Page 2 of 3 - All clothing that is collected at any of the Big Brothers Big Sisters Donation Centers or any of the BBBS green bins in the state of Arkansas will be turned into cash for the victims of Sunday’s storms. To find a drop-off location, visit www.bbbsca.org.
    Several locations have been set up in central Arkansas to accept donated items:
    • Oak Bowery Baptist Church, 889 Otto Road, Conway;
    • Antioch Baptist Church, 150 Amity Road, Conway;
    • Mayflower Middle School, 18 Eagle Circle, Mayflower;
    • Beryl Baptist Church, 873 Main St., Vilonia; and
    • Vilonia Town Hall.
    The Democratic Party of Arkansas announced Monday that it would match donations made to the victims of Sunday’s storms. Residents can donate at http://secure.actblue.com/contribute/page/neighbors.
    The Republican Party of Arkansas said in a press release Monday that it would open its field offices to collect donations on behalf of the Red Cross and the Salvation Army. The press release said there is currently a need for cases of water, boxed snacks, hand sanitizer and other personal care items. Donations should be made by 8 p.m. Tuesday so items can be delivered on Wednesday. To find a field office, visit www.arkansasgop.org.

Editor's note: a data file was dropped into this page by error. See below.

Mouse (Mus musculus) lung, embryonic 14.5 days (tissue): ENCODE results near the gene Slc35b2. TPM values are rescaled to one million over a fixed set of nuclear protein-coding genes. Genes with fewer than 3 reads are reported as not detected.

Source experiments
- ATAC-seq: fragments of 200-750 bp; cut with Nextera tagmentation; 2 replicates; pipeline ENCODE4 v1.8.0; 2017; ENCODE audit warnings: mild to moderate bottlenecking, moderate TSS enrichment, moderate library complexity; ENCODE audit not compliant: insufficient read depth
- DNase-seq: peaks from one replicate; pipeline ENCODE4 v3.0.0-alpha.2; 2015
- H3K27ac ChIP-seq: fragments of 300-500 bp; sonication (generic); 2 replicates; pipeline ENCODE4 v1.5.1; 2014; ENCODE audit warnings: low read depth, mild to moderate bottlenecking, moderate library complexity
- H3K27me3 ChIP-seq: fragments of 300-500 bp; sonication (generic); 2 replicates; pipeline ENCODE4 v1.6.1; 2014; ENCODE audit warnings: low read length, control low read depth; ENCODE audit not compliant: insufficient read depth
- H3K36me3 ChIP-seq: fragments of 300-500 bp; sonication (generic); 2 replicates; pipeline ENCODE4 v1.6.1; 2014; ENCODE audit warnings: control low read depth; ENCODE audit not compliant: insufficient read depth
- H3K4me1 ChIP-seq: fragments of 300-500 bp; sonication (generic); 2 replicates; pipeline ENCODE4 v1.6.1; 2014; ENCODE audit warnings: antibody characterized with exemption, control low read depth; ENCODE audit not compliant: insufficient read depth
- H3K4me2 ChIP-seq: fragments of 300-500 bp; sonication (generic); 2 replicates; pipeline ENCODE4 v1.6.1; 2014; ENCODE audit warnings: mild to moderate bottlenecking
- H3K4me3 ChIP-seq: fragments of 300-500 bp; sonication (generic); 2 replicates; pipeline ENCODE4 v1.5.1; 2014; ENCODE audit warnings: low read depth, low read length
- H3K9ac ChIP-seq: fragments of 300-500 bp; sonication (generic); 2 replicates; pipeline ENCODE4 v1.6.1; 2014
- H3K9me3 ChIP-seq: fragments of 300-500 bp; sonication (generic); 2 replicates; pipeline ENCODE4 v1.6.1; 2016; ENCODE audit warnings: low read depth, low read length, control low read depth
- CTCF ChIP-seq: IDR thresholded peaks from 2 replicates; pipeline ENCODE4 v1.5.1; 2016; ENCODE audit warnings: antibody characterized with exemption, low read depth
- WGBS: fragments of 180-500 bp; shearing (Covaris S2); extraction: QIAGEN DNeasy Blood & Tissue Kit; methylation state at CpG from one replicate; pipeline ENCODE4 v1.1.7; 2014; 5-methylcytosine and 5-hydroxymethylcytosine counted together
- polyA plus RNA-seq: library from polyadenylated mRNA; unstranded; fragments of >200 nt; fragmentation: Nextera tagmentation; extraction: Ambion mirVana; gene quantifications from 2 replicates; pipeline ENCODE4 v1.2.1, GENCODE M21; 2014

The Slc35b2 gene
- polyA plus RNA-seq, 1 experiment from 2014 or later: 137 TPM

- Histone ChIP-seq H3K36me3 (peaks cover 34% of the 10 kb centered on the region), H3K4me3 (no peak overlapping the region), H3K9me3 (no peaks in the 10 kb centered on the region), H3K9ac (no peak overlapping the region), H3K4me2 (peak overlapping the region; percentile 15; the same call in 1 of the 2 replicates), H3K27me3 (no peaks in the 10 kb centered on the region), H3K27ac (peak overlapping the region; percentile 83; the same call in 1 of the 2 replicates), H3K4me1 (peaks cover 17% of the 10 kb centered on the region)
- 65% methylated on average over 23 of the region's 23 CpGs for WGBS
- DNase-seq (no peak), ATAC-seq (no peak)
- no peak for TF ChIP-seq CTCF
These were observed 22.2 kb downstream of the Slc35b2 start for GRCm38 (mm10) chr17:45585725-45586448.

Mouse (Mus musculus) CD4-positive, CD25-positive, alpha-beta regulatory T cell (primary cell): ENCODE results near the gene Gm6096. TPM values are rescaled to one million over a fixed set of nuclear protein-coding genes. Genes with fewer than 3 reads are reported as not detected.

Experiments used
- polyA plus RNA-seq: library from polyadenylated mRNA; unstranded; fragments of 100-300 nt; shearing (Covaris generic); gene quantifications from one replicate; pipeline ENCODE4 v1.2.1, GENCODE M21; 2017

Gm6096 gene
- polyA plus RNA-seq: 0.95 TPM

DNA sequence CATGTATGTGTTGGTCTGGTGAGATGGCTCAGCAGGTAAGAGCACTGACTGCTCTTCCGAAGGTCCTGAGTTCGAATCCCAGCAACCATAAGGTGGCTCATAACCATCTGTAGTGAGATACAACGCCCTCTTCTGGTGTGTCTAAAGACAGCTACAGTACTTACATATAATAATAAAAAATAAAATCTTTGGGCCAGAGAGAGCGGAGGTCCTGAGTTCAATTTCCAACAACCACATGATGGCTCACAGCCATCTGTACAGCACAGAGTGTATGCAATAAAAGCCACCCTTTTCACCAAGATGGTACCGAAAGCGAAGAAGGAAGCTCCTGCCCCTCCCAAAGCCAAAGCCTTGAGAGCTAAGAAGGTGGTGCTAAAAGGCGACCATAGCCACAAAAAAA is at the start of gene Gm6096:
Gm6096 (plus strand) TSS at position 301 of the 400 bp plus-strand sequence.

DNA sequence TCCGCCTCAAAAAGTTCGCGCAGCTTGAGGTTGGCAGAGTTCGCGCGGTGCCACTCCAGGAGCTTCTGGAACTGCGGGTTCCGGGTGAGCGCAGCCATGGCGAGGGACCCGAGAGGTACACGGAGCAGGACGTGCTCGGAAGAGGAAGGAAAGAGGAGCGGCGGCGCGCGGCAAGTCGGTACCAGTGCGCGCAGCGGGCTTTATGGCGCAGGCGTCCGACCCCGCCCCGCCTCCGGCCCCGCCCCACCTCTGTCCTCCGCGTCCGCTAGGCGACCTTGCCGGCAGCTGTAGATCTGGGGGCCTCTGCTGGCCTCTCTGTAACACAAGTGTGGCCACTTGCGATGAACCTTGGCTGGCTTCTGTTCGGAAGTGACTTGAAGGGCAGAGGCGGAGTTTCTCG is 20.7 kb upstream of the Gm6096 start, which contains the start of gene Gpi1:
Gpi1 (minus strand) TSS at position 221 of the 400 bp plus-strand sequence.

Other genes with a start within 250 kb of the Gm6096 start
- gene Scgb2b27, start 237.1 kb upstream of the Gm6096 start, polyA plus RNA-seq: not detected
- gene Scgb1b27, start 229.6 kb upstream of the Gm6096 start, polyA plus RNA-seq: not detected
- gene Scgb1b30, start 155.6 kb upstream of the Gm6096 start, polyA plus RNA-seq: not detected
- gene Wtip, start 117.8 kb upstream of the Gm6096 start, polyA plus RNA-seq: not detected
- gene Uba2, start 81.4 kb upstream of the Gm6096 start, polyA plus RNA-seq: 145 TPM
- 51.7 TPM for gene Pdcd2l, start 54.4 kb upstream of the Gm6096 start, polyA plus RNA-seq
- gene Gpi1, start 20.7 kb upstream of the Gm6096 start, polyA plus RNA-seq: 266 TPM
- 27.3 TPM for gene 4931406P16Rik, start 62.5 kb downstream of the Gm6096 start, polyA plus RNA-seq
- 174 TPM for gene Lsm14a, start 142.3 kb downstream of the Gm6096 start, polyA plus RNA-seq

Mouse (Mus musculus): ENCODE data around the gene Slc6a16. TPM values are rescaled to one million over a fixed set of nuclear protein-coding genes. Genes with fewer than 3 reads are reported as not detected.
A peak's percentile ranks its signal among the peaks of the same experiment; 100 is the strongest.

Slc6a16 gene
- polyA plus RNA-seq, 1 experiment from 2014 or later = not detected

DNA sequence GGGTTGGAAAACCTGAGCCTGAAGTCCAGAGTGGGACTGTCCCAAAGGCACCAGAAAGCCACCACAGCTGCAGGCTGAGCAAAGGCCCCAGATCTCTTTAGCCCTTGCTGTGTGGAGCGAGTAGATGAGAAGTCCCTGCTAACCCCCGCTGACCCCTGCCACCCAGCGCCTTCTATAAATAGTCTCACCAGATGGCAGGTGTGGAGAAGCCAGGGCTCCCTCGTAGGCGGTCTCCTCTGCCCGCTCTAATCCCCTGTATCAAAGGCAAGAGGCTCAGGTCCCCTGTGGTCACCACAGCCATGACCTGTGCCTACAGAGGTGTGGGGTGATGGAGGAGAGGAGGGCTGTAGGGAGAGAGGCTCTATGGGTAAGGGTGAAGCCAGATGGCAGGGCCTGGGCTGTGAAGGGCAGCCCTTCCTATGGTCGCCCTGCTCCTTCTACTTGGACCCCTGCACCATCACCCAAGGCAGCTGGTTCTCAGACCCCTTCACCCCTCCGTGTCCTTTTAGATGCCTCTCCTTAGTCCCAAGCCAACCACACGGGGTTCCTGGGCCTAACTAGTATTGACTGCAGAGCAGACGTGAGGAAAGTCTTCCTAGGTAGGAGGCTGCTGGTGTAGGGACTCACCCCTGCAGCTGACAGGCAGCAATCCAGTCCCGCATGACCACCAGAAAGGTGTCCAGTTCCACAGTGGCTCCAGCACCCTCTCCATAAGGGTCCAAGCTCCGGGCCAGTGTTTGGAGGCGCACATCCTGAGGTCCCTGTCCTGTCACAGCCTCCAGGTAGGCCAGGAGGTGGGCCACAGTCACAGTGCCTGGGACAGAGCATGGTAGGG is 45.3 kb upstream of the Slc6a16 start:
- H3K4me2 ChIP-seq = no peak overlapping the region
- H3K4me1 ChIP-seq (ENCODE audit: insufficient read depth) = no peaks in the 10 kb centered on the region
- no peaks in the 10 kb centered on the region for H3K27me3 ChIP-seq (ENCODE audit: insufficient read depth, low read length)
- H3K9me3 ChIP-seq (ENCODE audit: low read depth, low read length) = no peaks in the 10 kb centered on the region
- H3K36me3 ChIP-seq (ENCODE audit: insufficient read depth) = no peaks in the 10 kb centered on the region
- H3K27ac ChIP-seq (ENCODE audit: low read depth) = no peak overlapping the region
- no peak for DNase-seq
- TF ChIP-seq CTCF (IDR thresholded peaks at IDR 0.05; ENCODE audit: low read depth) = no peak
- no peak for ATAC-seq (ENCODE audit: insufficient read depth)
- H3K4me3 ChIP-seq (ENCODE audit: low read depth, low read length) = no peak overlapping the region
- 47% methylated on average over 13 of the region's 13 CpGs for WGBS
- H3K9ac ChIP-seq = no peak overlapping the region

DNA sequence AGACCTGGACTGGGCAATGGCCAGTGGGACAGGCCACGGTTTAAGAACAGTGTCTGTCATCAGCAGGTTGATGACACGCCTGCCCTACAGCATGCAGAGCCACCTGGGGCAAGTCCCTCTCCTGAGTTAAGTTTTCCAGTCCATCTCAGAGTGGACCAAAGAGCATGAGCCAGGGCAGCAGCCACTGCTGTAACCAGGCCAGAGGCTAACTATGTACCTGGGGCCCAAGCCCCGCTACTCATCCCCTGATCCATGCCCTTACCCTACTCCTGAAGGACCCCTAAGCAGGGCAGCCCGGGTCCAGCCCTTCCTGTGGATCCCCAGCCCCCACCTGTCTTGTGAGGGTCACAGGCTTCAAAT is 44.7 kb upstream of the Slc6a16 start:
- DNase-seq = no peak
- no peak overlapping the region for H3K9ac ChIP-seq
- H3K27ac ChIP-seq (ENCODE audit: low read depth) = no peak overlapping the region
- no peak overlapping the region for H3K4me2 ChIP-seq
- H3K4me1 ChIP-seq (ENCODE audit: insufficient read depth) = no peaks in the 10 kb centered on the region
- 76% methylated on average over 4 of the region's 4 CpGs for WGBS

The tornado that slammed into Vilonia grew to about half a mile wide Sunday and was among a rash of tornadoes and strong storms that rumbled across the Midwest and South.
    The tornado that hit Vilonia and nearby Mayflower would likely be rated as the nation’s strongest to date this year, as it has the potential to be at least an EF3 storm, which has winds greater than 136 mph, National Weather Service meteorologist Jeff Hood said.
    “Based on some of the footage we’ve seen from Mayflower and where it crossed Interstate 40, things were wrecked in a very significant way,” he said, adding that emergency officials were “making sure utilities are cut off in the area. We don’t want anything to get, any fires to start or anything like that.”
    The Arkansas National Guard, along with numerous, local, state and federal agencies assisted with search and rescue and clean up following the storms.
    President Barack Obama expressed his condolences and offered federal assistance to the state during a call with Arkansas Gov. Mike Beebe Sunday.
    According to a White House press release, Obama expressed his condolences for those families who lost a loved one and his concern for the individuals still missing. He expressed his gratitude for the heroic first responders working to save lives.
    Obama will send officials to Arkansas to “ensure the appropriate federal resources are being brought” to support state and local efforts, the release said. He asked Beebe to inform him and his team of any additional resources that could be provided to help the communities impacted by Sunday’s storms.
    Page 3 of 3 - Obama spoke at a joint news conference with Philippine President Benigno Aquino while traveling in Asia. He said people hit by the disaster should know that “your country will be there to help you recover and rebuild, as long as it takes.”
    - GateHouse Media